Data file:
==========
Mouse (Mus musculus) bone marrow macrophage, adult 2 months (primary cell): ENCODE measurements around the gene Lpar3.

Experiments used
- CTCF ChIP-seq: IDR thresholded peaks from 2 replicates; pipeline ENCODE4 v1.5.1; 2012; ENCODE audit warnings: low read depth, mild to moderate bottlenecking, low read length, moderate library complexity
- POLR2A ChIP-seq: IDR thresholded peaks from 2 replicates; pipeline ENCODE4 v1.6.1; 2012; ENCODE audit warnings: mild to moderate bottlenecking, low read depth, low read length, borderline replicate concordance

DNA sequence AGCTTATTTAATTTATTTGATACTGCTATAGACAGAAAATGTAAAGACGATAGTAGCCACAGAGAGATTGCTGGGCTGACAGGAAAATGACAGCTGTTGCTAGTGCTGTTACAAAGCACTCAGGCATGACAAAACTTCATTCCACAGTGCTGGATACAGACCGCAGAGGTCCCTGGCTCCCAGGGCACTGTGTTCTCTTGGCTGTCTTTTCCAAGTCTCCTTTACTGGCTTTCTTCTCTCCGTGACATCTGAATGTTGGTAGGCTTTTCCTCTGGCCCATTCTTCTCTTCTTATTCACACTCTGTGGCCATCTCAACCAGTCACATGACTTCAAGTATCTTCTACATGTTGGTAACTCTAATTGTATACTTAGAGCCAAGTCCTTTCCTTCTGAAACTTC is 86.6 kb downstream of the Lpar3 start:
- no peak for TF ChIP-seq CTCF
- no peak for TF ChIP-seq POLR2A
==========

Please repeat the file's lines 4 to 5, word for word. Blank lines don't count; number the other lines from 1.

- POLR2A ChIP-seq: IDR thresholded peaks from 2 replicates; pipeline ENCODE4 v1.6.1; 2012; ENCODE audit warnings: mild to moderate bottlenecking, low read depth, low read length, borderline replicate concordance

DNA sequence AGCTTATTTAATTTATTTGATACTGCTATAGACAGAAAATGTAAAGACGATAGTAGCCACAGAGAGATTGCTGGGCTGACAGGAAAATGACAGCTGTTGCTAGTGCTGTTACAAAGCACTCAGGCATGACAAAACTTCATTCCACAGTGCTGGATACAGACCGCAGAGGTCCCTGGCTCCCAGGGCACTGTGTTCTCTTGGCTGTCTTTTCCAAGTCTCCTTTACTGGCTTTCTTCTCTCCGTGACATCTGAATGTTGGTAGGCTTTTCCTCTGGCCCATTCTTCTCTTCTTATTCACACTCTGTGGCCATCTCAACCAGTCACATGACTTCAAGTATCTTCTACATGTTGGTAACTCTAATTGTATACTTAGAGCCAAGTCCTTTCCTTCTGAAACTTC is 86.6 kb downstream of the Lpar3 start: